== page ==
relationship between disciplinary emergence, claims to scientific status and professional practice. What is the relationship between ‘scientific credibility’ and notions of professional/societal contribution? Put differently, what can the different traditions of STS thinking (including SSK) tell us about the processes of
disciplinary emergence and professionalization in this domain?

Konference

KonferenceThe 4S/EASST Joint Conference 2012
Nummer2012
LokationCopenhagen Business School
LandDanmark
ByFrederiksberg
Periode17/10/201220/10/2012
Internetadresse

Citer dette

Irwin, A. (2012). An Inside Job? Contesting Business School Research. Abstract fra The 4S/EASST Joint Conference 2012, Frederiksberg, Danmark.
Irwin, Alan. / An Inside Job? Contesting Business School Research. Abstract fra The 4S/EASST Joint Conference 2012, Frederiksberg, Danmark.
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Irwin, A 2012, 'An Inside Job? Contesting Business School Research' The 4S/EASST Joint Conference 2012, Frederiksberg, Danmark, 17/10/2012 - 20/10/2012, .

An Inside Job? Contesting Business School Research. / Irwin, Alan.

2012. Abstract fra The 4S/EASST Joint Conference 2012, Frederiksberg, Danmark.

Publikation: Bidrag til konferenceKonferenceabstrakt til konferenceForskningpeer review

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AB - One consequence of the financial crisis has been an increased discussion over both the societal responsibility and professional standing of business school research. On the one hand, and as in the documentary ‘Inside Job’, this has taken the form of direct criticism of business school academics. On the other, there hasbeen a heightened discussion about the aims and purposes of business school research. Thus, journal and institutional rankings (such as the FT45, ABS and UT Dallas lists) can play a significant role in academic career development and the international assessment of research quality. At the same time, an often-lively discussion has developed around the thesis that business schools have ‘lost their way’. The argument here is that in seeking to make business research more ‘scientific’, the requirement for practical relevance and ethical responsibility hasbeen forgotten. Both the recent ‘Carnegie 2’ report and the larger tradition of Critical Management Studies reinforce this point. Given that these issues may not be unique to business school research, it appears relevant for STS scholars to consider the contested character of this research domain – and especially therelationship between disciplinary emergence, claims to scientific status and professional practice. What is the relationship between ‘scientific credibility’ and notions of professional/societal contribution? Put differently, what can the different traditions of STS thinking (including SSK) tell us about the processes ofdisciplinary emergence and professionalization in this domain?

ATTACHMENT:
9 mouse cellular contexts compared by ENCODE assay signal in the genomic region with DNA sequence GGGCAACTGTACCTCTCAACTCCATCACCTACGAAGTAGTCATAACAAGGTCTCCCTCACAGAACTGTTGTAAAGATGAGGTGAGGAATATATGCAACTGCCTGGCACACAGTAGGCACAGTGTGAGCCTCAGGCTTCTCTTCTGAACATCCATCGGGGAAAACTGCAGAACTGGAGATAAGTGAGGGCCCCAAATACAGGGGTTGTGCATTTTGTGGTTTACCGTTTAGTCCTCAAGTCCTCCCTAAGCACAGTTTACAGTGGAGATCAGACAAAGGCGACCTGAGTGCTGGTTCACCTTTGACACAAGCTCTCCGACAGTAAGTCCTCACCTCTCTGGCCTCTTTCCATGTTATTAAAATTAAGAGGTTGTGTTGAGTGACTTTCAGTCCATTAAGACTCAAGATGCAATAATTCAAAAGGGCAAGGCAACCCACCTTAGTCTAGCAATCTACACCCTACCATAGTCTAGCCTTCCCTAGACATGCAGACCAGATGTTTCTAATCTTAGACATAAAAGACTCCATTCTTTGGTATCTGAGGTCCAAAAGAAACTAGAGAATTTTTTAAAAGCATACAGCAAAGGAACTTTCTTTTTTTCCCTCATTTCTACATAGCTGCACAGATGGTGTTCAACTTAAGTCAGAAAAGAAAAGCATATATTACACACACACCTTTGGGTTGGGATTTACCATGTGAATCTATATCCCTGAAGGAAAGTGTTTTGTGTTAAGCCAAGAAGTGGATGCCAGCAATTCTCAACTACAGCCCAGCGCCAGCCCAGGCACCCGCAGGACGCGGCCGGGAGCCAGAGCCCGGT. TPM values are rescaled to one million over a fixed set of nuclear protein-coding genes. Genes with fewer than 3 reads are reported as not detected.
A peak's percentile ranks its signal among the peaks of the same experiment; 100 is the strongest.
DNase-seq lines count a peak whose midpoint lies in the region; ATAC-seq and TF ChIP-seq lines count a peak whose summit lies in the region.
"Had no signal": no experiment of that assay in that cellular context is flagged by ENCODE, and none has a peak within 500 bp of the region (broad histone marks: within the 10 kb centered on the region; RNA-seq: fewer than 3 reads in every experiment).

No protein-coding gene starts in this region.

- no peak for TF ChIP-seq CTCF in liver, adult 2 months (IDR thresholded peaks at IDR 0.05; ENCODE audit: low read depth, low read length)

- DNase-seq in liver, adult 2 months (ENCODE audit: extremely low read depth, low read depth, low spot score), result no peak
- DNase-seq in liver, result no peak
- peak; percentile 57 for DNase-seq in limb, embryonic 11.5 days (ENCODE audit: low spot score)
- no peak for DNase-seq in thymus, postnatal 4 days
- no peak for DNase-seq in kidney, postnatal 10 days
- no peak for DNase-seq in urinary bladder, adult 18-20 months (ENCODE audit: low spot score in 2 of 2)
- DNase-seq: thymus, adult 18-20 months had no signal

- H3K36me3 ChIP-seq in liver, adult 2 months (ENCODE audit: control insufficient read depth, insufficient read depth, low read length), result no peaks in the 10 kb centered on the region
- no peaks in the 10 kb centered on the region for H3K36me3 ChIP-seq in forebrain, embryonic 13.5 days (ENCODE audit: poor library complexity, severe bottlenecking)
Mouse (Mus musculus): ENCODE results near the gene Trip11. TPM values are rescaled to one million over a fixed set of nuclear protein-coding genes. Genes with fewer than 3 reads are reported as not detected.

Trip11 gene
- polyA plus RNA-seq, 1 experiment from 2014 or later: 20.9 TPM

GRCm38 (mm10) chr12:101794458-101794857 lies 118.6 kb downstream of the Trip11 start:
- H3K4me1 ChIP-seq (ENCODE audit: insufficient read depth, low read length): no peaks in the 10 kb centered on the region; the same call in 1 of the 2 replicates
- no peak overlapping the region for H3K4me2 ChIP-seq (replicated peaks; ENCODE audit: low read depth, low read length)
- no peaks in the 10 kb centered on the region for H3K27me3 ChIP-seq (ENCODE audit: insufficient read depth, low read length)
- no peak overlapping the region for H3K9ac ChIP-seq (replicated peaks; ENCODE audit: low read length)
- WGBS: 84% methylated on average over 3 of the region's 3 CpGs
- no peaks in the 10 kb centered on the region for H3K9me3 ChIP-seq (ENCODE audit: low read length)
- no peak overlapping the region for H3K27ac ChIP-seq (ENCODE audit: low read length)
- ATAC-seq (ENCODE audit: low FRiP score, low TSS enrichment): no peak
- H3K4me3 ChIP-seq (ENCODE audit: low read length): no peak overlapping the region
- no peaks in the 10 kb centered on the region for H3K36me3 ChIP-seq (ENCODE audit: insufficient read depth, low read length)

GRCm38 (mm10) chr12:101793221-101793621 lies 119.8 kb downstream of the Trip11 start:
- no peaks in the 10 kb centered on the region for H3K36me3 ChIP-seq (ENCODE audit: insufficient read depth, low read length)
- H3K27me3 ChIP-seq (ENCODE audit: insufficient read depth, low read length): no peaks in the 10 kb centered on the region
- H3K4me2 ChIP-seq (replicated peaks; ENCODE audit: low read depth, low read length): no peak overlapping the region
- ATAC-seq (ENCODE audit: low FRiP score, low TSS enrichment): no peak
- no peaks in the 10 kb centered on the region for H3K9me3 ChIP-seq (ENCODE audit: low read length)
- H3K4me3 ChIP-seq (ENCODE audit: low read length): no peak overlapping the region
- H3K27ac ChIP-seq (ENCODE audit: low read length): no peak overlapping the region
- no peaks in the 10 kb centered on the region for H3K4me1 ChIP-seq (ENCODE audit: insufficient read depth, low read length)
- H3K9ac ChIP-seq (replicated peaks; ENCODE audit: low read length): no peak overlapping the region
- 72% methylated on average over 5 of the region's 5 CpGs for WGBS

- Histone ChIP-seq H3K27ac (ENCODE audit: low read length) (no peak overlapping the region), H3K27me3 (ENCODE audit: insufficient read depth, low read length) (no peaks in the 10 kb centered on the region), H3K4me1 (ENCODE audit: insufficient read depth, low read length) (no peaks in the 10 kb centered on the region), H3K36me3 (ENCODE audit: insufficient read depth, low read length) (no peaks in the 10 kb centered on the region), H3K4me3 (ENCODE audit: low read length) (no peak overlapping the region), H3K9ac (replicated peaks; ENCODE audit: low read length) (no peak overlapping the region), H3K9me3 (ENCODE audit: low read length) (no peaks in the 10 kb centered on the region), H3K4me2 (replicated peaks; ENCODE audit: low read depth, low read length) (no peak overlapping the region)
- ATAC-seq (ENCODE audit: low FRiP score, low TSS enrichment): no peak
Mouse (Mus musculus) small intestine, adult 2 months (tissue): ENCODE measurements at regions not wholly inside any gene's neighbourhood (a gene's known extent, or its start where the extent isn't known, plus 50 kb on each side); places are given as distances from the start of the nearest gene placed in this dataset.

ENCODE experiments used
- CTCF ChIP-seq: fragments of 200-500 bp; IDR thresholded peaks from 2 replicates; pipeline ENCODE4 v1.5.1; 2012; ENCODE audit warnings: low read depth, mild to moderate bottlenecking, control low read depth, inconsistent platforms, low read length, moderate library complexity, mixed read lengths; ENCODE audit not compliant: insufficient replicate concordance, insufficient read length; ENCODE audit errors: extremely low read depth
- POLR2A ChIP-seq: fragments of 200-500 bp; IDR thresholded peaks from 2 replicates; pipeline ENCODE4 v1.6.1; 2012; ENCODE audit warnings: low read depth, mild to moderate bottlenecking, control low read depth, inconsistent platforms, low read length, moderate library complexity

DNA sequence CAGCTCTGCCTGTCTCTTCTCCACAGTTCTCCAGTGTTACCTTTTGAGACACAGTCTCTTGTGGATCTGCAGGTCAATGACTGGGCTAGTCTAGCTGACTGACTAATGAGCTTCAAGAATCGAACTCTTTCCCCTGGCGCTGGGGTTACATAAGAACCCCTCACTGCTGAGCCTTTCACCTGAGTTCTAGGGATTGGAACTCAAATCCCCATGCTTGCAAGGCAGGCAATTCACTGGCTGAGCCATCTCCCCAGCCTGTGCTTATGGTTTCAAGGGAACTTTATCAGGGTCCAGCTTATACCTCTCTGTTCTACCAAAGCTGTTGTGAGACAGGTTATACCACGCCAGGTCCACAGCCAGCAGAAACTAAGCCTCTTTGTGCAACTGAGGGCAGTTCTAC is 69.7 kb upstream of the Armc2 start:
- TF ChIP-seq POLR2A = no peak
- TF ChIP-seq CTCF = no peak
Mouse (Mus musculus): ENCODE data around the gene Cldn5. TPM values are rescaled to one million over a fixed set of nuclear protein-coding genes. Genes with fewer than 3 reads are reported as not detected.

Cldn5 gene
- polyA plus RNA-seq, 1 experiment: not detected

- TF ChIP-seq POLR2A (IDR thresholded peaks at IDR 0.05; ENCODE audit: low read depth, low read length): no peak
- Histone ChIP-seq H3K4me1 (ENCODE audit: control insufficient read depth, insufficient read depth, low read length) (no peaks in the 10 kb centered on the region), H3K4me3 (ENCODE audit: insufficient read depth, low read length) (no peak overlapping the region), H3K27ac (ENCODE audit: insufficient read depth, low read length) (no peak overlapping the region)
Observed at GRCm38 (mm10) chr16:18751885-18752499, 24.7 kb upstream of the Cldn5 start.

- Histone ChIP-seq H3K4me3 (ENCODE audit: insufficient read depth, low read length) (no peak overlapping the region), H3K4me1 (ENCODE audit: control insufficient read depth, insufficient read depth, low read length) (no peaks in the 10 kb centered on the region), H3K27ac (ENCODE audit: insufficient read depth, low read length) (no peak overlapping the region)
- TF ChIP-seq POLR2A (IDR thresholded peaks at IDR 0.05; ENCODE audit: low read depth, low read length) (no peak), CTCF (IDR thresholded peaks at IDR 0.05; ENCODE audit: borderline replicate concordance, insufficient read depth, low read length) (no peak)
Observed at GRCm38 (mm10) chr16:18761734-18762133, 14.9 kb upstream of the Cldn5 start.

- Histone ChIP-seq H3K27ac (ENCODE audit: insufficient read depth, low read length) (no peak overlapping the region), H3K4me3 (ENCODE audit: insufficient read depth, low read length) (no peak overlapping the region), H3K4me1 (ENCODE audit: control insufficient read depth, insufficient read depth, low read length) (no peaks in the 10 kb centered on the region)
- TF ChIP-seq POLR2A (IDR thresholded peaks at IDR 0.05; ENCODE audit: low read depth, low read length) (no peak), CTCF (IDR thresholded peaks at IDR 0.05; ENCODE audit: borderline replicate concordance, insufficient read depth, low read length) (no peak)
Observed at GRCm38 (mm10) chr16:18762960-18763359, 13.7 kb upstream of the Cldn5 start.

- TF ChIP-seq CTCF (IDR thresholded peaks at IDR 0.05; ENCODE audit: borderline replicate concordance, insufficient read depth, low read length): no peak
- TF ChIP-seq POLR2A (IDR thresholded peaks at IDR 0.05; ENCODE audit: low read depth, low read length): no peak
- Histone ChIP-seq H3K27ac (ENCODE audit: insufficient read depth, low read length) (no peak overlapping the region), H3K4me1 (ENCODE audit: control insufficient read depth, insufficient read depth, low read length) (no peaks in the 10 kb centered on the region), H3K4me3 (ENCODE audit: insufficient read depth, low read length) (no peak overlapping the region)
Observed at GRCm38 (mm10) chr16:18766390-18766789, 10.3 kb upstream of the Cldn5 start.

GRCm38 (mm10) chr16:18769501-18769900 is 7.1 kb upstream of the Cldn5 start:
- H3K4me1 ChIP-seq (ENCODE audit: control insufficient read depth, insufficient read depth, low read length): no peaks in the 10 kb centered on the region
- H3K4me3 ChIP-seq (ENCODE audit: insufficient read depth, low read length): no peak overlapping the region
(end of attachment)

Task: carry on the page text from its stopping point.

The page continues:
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Irwin A. An Inside Job? Contesting Business School Research. 2012. Abstract fra The 4S/EASST Joint Conference 2012, Frederiksberg, Danmark.